[You should be able to easily imagine what the questions are that I'm answering here, given the title and what ensues below. The person writing to me has devoted some small amount of time and effort to the study of Pali, and he/she is wondering if he/she should devote many years to it… or not.]
Re: "…but I'm still trying to assess whether it’s worth it for me…"
Read Appian: read just the few pages about "the brothers Gracchi".
Read Sallust (his complete works are pretty brief, frankly, so I don't think I need to recommend just a few pages).
Read Lord Shang (it's very repetitious: you do not need to read the whole book to get a sense of it). The translation I recommend = https://archive.org/details/in.ernet.dli.2015.283023/page/n137/mode/2up
There are interesting things to read in Japanese, too, for example —Russian entails its own portion of comedy and tragedy.
Should you learn Pali?
The short answer that I have to offer is, "no".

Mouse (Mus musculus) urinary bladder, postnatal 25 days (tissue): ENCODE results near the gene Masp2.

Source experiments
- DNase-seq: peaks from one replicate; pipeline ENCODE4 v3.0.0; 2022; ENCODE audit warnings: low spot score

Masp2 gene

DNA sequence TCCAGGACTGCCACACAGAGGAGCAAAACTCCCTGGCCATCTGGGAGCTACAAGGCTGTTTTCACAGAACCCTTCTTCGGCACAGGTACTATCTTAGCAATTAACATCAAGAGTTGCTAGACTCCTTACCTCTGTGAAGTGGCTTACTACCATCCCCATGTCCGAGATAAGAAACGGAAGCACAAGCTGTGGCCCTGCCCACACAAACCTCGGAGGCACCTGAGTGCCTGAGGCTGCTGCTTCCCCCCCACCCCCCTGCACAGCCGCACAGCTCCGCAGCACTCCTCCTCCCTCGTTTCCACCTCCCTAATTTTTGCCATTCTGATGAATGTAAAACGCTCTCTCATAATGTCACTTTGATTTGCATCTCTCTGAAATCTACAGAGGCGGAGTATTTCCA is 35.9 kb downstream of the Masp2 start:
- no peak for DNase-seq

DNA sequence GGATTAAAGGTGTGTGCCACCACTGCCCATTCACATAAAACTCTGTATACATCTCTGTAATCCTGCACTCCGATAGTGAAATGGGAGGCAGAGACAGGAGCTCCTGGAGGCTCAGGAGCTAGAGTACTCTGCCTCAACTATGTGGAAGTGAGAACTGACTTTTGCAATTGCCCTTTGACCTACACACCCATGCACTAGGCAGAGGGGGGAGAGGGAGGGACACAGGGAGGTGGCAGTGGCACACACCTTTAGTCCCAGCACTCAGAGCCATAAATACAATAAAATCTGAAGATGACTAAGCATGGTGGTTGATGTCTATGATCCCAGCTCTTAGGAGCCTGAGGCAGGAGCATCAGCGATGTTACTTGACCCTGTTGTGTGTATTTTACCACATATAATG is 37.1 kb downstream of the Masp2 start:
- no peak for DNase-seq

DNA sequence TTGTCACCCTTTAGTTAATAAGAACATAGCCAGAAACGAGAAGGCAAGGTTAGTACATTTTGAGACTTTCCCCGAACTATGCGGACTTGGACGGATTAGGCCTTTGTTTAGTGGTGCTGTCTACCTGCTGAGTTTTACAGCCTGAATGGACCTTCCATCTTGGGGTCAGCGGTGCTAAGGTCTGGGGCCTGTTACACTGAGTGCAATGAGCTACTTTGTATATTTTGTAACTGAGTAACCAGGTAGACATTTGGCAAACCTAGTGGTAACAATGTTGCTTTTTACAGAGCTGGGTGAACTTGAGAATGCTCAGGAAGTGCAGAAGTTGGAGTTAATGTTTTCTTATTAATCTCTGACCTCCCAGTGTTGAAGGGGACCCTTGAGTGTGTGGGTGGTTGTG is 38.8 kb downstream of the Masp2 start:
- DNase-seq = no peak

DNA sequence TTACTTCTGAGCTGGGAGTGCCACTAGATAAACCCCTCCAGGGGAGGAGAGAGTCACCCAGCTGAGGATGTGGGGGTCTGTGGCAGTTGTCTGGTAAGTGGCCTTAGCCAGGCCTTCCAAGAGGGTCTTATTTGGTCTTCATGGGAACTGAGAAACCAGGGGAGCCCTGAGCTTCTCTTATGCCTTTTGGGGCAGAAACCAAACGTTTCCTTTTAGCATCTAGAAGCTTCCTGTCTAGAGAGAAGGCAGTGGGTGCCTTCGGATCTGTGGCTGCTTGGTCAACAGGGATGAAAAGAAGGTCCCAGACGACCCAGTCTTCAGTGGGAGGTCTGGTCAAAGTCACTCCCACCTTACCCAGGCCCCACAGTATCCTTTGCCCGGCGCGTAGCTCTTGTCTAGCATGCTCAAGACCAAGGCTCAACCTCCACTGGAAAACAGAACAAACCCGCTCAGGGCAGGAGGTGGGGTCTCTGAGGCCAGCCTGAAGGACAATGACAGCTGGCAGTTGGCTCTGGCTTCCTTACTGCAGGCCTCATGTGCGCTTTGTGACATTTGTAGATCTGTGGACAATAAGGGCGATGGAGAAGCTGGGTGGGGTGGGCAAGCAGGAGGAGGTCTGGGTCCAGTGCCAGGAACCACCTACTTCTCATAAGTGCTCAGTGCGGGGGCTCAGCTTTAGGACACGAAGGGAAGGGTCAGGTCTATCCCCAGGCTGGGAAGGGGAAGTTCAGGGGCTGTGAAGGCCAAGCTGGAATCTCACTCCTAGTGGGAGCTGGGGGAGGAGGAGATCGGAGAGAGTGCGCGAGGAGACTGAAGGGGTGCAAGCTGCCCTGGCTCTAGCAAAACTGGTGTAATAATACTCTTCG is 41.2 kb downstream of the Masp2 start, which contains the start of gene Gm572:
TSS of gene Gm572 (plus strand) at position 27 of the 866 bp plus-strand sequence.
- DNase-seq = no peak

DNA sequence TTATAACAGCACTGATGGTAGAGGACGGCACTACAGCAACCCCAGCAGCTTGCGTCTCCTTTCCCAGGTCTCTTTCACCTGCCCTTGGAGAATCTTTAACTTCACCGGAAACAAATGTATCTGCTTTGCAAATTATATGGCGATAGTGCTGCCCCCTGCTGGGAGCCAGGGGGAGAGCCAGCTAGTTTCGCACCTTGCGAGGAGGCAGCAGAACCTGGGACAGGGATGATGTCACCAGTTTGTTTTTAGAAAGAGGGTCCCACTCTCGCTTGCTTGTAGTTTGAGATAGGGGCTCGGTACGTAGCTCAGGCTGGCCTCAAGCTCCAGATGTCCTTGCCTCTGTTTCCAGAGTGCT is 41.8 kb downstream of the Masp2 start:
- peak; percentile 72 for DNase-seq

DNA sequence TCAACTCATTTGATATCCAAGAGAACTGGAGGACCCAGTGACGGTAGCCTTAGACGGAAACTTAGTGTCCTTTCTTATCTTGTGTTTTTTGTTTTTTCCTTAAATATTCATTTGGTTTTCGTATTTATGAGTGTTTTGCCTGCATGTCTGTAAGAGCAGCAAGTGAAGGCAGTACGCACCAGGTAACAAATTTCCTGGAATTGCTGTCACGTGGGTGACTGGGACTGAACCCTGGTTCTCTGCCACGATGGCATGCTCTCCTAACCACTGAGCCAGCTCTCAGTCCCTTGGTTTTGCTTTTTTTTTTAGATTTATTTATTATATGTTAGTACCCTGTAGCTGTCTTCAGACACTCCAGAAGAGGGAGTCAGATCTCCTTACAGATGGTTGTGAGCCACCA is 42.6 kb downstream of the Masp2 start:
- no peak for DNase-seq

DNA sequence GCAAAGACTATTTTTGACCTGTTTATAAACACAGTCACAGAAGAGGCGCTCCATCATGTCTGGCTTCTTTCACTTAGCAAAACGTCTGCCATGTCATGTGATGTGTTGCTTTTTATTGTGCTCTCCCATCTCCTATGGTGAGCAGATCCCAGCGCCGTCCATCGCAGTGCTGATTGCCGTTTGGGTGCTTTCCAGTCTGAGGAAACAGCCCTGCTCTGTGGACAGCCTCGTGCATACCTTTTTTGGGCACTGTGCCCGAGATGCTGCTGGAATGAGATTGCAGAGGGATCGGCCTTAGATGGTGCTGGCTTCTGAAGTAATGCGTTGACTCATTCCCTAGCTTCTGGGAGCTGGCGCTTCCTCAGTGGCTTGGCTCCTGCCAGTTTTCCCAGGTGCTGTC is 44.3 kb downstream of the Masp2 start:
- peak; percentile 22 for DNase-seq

Pali was part of "a package" that included humanitarian work in Cambodia and Laos (etc.) that made it more meaningful for me. Pali was part of "a package" that included the study of contemporary politics in S.E.A., and the hope of changing the world, in some small way, through that knowledge.
In the absence of that "package", no: you shouldn't study Pali.
Is some other package possible? Yes. In theory, you could put together a package that involves the modern politics of Maharashtra or Myanmar, for example.
The cost of this decision is tremendous. The rewards are few to nil.
I know nothing about "the rest" of your life. However, if you read No More Manifestos and Future of an Illusion, it is fair to say: I am telling you DO NOT BE A SCHOLAR. I'm setting out a path of being a dissident intellectual that has more to do with the creative arts (and even stand up comedy, etc.) than it has to do with the "ancient, narrow path" of scholarship that I followed when I first taught myself to read and write Pali.